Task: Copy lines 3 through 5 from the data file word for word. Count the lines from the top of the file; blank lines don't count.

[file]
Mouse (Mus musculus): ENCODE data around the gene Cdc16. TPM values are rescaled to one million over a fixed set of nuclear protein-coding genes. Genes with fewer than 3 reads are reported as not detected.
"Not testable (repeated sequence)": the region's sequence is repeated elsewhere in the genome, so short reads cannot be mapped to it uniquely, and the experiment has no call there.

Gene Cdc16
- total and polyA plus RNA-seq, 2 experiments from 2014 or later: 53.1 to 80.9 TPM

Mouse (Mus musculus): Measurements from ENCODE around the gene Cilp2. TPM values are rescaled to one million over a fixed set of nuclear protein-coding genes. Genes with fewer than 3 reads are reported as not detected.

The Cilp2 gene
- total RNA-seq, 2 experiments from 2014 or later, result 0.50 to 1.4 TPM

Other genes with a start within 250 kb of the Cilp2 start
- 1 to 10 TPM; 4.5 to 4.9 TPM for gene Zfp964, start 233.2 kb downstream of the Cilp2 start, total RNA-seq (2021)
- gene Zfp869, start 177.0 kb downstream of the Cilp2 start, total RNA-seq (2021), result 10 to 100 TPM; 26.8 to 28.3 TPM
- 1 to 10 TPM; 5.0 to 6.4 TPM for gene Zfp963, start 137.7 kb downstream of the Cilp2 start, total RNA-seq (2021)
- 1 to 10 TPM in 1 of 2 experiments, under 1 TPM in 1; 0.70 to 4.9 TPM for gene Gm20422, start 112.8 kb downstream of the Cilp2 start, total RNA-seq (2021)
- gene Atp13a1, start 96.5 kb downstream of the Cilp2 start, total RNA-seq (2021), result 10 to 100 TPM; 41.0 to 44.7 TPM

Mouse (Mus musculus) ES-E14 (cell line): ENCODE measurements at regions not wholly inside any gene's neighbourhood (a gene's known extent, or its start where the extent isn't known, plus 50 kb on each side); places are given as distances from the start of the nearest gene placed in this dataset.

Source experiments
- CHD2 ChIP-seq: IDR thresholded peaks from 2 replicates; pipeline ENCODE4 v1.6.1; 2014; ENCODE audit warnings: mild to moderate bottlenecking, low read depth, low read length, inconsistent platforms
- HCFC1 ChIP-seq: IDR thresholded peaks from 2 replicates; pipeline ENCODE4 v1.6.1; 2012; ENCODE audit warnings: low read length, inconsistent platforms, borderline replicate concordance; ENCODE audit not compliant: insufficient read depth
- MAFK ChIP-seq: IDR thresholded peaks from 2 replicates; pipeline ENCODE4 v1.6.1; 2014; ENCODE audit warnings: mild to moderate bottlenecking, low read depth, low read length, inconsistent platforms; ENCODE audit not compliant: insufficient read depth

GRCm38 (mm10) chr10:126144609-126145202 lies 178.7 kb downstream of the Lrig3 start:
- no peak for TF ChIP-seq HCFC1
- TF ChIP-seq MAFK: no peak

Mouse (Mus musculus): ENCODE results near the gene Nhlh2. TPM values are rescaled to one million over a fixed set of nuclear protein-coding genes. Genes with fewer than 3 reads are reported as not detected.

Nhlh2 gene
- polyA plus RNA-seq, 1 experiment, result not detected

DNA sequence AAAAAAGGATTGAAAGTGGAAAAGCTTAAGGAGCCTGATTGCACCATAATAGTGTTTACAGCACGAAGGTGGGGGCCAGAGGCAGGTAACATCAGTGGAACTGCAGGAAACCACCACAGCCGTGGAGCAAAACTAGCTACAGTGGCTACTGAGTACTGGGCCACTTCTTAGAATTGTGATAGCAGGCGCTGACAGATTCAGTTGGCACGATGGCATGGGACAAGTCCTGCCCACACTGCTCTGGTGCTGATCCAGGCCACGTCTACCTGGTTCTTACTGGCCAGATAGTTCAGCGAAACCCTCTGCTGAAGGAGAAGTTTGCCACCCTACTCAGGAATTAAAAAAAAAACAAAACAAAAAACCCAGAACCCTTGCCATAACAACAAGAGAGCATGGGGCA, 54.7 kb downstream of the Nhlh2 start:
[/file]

Gene Cdc16
- total and polyA plus RNA-seq, 2 experiments from 2014 or later: 53.1 to 80.9 TPM

Mouse (Mus musculus): Measurements from ENCODE around the gene Cilp2. TPM values are rescaled to one million over a fixed set of nuclear protein-coding genes. Genes with fewer than 3 reads are reported as not detected.